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GP patient records to be accessible by 2015

DH launches plan for a “paperless” NHS

Adrian O'Dowd

Thursday, 17 January 2013

All patients in England should be able to gain online access to their own health records held by their GP by 2015 under new government plans.

Health secretary Jeremy Hunt has unveiled his plans for the NHS to go paperless by 2018 in an effort to save billion of pounds and improve services.

In a speech to the think tank Policy Exchange given last night, Mr Hunt said patients should have compatible digital records so their health information can follow them around the health and social care system.

This would mean the health professional involved in the care of a patient should be able to see their history at the touch of a button and share crucial information.

On the way to the goal of a paperless NHS by 2018, the government wants everyone to have online access to their own health records held by their GP by March 2015.

In addition, there will be paperless referrals so that instead of sending a letter to the hospital when referring a patient to hospital, the GP will send an email instead.

There will also be plans in place to enable secure linking of these electronic health and care records wherever they are held, so there is as complete a record as possible of the care someone receives.

The system should be able to allow for those records to be able to follow individuals, with their consent, to any part of the NHS or social care system.

By the deadline of April 2018, digital information should be fully available across NHS and social care services, apart from any individual opt outs.

The speech coincided with two newly published reports on the issue. The first report by Price Waterhouse Coopers was commissioned by the Department of Health and reviewed the potential benefits of better use of information and technology.

The report found that various measures including greater use of text messages for negative test results, electronic prescribing and electronic patient records could all improve care while also allowing health professionals to spend more time with patients and save billions of pounds.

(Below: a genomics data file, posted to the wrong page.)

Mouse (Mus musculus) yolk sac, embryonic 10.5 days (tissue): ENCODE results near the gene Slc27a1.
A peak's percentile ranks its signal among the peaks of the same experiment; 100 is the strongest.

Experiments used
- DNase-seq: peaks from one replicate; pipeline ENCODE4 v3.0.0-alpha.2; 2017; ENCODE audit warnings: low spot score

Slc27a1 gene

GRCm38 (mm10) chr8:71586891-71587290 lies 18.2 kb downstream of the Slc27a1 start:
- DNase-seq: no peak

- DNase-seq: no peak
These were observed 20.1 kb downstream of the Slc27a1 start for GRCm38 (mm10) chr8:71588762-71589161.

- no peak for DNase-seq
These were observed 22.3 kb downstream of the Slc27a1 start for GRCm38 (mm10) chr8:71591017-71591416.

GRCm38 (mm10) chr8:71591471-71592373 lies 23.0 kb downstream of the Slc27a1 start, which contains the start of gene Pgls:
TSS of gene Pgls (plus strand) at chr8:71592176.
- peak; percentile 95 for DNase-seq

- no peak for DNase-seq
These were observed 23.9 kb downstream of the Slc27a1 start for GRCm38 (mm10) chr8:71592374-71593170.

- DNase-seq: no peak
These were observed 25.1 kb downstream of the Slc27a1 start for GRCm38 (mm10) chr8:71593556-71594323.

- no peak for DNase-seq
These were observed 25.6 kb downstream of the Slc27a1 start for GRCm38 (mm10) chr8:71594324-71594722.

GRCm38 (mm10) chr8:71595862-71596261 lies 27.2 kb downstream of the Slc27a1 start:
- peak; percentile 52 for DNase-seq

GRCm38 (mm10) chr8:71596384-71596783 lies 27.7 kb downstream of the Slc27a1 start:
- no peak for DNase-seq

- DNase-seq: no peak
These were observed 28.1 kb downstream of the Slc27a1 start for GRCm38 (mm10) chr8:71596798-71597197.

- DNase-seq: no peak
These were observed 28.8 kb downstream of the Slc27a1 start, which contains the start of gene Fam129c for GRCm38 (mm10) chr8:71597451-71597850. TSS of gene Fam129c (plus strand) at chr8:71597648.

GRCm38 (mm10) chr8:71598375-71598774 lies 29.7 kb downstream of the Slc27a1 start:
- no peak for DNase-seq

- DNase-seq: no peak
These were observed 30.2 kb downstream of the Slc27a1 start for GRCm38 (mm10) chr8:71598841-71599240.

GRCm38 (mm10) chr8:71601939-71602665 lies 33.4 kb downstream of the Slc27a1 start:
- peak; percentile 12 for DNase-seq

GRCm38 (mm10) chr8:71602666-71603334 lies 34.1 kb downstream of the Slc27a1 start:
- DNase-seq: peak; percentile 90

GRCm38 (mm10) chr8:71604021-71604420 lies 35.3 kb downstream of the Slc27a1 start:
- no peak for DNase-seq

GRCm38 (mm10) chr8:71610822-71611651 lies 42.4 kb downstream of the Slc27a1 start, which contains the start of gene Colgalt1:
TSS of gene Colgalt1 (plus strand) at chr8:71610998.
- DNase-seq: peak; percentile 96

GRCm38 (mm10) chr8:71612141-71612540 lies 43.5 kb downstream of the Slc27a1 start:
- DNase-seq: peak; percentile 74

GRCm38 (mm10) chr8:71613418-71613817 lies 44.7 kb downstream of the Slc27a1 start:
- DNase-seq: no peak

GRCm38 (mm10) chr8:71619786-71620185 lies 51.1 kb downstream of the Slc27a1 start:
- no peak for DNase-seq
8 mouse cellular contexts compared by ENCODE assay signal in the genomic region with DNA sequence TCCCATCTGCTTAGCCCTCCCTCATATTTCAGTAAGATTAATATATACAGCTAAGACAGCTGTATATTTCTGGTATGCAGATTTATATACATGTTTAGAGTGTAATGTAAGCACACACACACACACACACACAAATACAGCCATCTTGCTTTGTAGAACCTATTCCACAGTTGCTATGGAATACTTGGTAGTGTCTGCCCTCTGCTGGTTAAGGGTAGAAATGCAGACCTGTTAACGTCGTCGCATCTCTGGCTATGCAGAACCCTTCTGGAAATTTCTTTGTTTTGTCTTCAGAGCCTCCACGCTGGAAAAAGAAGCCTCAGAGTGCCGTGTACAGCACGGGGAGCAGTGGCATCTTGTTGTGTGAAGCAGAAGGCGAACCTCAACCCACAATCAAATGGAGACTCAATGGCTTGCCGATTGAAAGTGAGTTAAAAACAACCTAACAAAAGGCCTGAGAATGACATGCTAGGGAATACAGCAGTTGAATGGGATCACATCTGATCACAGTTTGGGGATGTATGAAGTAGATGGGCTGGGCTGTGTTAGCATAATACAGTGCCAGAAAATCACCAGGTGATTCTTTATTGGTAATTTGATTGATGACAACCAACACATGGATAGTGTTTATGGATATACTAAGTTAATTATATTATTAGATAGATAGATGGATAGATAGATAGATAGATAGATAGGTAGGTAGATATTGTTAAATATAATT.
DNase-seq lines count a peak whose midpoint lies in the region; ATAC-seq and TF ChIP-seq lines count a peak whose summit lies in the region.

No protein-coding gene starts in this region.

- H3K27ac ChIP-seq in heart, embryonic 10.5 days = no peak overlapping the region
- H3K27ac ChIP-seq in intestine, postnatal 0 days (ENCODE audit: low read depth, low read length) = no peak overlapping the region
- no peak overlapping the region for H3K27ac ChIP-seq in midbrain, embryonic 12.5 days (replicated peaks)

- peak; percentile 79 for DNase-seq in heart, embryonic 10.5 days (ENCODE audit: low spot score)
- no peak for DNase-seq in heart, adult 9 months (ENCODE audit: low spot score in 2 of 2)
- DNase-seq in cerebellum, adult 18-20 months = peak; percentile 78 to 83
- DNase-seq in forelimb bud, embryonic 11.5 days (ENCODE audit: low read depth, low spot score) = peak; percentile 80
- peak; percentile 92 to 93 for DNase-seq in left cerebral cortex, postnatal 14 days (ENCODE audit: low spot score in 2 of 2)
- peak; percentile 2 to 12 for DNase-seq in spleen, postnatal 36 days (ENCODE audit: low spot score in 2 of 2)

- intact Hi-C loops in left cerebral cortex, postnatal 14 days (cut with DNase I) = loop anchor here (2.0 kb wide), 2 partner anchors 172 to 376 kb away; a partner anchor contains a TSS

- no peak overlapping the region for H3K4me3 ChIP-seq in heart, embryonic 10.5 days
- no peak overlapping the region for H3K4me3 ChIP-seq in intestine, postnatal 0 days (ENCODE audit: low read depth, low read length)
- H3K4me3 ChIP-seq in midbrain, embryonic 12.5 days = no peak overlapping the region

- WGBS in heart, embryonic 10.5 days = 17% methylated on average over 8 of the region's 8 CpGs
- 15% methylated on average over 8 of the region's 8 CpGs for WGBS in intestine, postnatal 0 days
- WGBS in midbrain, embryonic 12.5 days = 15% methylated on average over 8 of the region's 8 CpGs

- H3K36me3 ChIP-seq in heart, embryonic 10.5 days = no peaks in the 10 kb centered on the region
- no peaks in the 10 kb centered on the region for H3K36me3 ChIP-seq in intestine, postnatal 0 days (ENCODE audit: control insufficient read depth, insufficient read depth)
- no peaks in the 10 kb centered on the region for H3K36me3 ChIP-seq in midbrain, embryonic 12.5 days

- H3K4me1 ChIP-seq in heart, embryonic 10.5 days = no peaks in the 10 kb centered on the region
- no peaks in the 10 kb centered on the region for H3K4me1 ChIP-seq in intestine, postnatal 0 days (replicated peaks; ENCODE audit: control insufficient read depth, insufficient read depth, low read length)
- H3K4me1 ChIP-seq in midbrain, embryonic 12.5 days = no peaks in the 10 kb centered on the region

The second report, the National Mobile Health Worker Project Final Report, produced by the mobile health worker project team for the Department detailed a pilot study on introducing laptops at 11 NHS sites.

It found that doing so led to significant increases in productivity and time spent with patients, reduced journey times, reduced data duplication, savings in referrals and admissions, and financial savings.

The NHS Commissioning Board will lead the implementation of the paperless drive and it is expected that hospitals should plan to make information digitally and securely available by 2014-15.

Mr Hunt said: “The NHS cannot be the last man standing as the rest of the economy embraces the technology revolution. It is crazy that ambulance drivers cannot access a full medical history of someone they are picking up in an emergency – and that GPs and hospitals still struggle to share digital records.”

Professor John Williams, Royal College of Physicians’ director of the health informatics unit (HIU), said: “We fully agree with the health secretary's point that ‘technology can never replace the fantastic work done by doctors and nurses but it can help enormously.’”

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